Harry Potter Marathon! Vol. 1: Harry Potter and the Sorcerer’s Stone (2001)

In case the obvious intentions of this and upcoming posts aren’t clear, I intend to watch and review every Harry Potter film, up to and including this summer’s Harry Potter and the Half-Blood Prince. This is quite a task indeed, but I felt the need to spice things up a bit around here, and I’ve an inexplicably great fondness of the series; books, films, and all. Hope you enjoy!

HP Sorcerer's Stone

Directed by: Chris Columbus
Starring: Daniel Radcliffe, Rupert Grint, Emma Watson

Having lost his parents shortly after birth, Harry Potter has since been forced to live with his mother’s sister Petunia, her tyrant of a husband Vernon and their overweight spoiled brat of a son Dudley. Harry’s life seems as miserable as can be, living day after day in the cupboard under the stairs, that is, until mysterious letters begin to show up at the Dursley household in the days leading up to Mr. Potter’s 11th birthday. Little does he know, the letter is actually a notice of his acceptance to the renowned Hogwarts School for Witchcraft and Wizardry, where he must follow in his parents footsteps and try to live up to the standards surrounding his very existence, all whilst discovering the dark truths that are very much a part of the wizarding world and the dangers they pose. Finding friendship in the likes of Ron Weasley and Hermione Granger, the three soon embark on the first of many adventures at Hogwarts.

Naturally, when adapting an acclaimed piece of literature of any sort for a theatrical release, it’s more often than not a big undertaking. After all, who wants millions upon millions of angry fans cursing the very existence of such a production? Needless to say, Harry Potter and the Sorcerer’s Stone just so happens to be one of these undertakings, and then some. Right off the bat, it’s relatively easy to determine that Chris Columbus’ efforts stay painstakingly true to the source material, which many have praised and some vehemently loathed on the basis of very few liberties being taken with something as overly popular as the Harry Potter series. However, it’s hard not to acknowledge that both Columbus’ by-the-book direction and Kloves’ spot-on screenplay are geared more towards pleasing fans of the book who’d like nothing more than to see their favorite young wizards’ lives play out right before their eyes. Hell, even if you’re not all too familiar with the books, this first installment is a simple enough watch to garner even a small liking towards the Potter universe.

Although I do appreciate Sorcerer’s Stone for what it is, it’s easy to see that the overall lightheartedness of Harry’s first foray into the wizarding world seems to be geared towards a much younger target audience, given an altogether heavier focus on elements such Diagon Alley and, of course, Hogwarts. With the central characters being as young as they are, this is undoubtedly to be expected, but seeing your favorite moments from the first novel play themselves out right in front of you is satisfying yet mildly disappointing, mostly due to the heavy reliance on one’s imagination when reading something as unique as this. Disparities aside, activities such as Quidditch are always a joy to watch, and an ample amount of light humor and suspense don’t fail to please, even if I’m a bigger fan of the dark and often brooding nature of later Potter films.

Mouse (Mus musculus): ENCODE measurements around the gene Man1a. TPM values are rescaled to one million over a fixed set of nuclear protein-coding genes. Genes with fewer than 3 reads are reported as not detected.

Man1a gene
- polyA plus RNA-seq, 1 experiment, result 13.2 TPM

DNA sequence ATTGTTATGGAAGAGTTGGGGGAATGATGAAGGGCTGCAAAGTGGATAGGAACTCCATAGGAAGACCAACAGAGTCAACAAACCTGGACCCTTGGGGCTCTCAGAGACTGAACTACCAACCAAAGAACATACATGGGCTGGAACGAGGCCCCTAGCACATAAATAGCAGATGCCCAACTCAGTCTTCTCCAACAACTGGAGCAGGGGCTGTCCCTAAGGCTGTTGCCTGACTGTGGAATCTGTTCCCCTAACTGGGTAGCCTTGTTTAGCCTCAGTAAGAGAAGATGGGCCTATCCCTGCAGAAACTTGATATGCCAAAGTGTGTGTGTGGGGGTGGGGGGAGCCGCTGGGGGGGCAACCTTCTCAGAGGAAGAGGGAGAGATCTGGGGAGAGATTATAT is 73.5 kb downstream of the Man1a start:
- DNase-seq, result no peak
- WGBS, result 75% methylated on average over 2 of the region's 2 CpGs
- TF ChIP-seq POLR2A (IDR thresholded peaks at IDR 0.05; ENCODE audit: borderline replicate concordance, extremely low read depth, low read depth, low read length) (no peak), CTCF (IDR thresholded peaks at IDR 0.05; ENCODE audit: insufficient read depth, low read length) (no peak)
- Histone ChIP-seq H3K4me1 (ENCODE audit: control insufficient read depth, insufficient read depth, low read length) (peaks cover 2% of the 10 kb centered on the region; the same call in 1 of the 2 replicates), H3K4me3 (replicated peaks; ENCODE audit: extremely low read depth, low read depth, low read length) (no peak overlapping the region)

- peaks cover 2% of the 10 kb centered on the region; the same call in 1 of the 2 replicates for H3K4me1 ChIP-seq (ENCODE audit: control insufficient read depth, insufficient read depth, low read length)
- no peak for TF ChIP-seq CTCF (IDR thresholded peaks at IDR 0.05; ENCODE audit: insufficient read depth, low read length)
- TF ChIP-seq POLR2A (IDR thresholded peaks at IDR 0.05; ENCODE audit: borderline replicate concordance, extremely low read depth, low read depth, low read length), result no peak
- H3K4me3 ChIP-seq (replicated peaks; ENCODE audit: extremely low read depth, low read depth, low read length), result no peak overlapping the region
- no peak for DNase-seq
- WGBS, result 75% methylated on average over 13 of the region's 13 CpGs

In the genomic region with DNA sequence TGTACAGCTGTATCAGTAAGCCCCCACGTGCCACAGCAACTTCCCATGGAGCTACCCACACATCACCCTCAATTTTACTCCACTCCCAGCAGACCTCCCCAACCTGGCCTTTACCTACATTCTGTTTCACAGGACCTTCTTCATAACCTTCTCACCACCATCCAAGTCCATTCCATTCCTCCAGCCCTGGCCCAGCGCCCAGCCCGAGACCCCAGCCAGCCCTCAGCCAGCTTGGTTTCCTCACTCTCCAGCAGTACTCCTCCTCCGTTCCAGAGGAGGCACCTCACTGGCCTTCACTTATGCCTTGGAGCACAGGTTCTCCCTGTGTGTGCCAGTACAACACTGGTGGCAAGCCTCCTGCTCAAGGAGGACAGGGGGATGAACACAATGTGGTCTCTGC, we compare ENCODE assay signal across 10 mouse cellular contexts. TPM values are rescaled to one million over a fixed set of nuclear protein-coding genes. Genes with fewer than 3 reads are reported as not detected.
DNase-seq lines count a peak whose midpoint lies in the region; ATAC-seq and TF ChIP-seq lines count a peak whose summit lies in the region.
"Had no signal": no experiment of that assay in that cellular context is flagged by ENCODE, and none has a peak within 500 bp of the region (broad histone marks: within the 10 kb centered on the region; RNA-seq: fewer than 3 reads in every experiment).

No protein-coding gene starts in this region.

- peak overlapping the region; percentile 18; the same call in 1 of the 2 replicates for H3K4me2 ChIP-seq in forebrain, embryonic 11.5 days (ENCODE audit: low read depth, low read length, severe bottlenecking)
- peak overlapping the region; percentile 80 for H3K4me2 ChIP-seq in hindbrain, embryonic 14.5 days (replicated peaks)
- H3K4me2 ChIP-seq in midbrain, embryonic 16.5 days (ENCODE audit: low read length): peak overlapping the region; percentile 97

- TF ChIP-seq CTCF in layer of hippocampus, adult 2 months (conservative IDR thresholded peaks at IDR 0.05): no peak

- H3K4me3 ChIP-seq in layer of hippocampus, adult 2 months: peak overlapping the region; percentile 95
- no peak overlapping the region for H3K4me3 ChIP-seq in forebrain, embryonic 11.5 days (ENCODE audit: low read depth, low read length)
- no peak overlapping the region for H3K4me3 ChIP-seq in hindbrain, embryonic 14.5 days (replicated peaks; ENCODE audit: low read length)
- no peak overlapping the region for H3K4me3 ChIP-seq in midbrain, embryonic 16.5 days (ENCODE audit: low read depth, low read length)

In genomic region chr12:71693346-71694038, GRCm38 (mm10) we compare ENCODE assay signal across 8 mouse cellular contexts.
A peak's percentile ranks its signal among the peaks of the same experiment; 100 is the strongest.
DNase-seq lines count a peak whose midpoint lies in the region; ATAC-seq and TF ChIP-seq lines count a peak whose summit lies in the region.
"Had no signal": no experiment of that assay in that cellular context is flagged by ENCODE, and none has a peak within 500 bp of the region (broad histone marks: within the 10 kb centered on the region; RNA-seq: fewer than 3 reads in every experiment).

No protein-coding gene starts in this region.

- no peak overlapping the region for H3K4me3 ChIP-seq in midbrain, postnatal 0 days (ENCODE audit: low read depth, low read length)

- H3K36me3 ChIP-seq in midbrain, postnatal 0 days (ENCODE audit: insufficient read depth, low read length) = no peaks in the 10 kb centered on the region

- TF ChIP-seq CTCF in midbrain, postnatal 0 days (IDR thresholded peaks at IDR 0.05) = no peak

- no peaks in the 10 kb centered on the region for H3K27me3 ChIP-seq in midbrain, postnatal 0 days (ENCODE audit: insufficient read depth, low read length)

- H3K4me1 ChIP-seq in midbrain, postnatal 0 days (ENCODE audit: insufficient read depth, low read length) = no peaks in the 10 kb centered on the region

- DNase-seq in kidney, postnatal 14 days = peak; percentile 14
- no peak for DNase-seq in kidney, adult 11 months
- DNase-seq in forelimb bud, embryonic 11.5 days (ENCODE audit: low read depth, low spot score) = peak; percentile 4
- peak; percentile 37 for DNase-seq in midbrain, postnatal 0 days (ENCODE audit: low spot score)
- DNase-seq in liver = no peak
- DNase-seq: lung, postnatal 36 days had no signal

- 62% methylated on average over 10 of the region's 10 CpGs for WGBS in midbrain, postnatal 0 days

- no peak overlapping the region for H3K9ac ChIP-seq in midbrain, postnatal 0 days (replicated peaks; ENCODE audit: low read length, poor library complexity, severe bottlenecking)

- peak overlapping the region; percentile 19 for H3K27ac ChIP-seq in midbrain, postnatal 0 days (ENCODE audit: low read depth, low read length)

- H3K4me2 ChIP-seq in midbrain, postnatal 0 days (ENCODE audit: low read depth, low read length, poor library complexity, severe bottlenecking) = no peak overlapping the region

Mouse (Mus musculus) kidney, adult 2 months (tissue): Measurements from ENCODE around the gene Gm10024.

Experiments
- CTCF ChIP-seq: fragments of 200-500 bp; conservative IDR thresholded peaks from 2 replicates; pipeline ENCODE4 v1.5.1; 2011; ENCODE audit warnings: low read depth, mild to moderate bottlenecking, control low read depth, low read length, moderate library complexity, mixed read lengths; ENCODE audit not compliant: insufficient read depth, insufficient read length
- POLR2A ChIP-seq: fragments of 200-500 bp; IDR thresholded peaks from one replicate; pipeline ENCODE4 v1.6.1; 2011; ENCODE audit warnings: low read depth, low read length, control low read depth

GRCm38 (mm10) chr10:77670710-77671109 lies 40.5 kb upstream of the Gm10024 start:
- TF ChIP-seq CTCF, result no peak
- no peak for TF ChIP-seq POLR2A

The casting choices are also a pleasant surprise as Radcliffe, Grint, and Watson provide us with very convincing portrayals of each of the three protagonists, and Robbie Coltrane proves to us that he could possibly live out the rest of his life convincing adolescents and small children that he’s the real Rubeus Hagrid, as creepy as it sounds. The late Richard Harris’ portrayal of the omniscient, infinitely insightful Dumbledore is also very admirable, and it’s truly a shame he’s no longer able to provide us with similar efforts. All in all, the entire cast is essentially what has set the precedent for future entries into the series and what casual viewers and die hard fans alike will expect from them, especially Radcliffe and friends.

To wrap it all up, Harry Potter and the Sorcerer’s Stone is a slightly more than acceptable adaptation of J.K. Rowling’s acclaimed novel of the same title. While some may find it difficult to appreciate a shot for shot retelling of the story like Columbus has provided us with, most will be able to enjoy the film for its sheer sense of whimsy and lighthearted appeal. If you’re like me however, you’ll find it hard to appreciate it to the fullest on the basis of a certain fondness for the darker and more appealing nature later installments such as Cuarón’s Prisoner of Azkaban have sported. To put it plainly, calling Sorcerer’s Stone a bad film or even a mediocre one would be unfair, yet calling it a great film would be equally absurd.

Rating: 6/10


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